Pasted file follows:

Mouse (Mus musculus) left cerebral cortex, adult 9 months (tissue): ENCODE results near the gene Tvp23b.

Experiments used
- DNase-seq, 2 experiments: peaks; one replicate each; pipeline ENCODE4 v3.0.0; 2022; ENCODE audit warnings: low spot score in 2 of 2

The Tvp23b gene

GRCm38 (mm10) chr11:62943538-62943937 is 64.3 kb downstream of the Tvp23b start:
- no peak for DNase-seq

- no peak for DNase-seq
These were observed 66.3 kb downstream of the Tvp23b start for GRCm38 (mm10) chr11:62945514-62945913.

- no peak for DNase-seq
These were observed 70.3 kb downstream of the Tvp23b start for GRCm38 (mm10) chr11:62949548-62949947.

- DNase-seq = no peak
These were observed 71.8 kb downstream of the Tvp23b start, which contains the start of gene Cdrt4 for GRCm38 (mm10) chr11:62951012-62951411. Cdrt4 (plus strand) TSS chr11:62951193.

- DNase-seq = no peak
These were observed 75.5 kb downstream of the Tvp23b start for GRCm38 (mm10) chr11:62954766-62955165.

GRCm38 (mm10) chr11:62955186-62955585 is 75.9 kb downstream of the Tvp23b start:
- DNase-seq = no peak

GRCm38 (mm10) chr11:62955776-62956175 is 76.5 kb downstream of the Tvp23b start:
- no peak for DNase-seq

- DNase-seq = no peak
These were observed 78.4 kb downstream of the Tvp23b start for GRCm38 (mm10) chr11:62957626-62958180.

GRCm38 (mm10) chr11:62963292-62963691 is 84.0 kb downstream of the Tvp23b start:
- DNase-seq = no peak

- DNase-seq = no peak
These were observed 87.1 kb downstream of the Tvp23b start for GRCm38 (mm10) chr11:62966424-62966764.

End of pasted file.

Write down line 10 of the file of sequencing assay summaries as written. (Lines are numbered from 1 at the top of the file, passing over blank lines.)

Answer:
These were observed 70.3 kb downstream of the Tvp23b start for GRCm38 (mm10) chr11:62949548-62949947.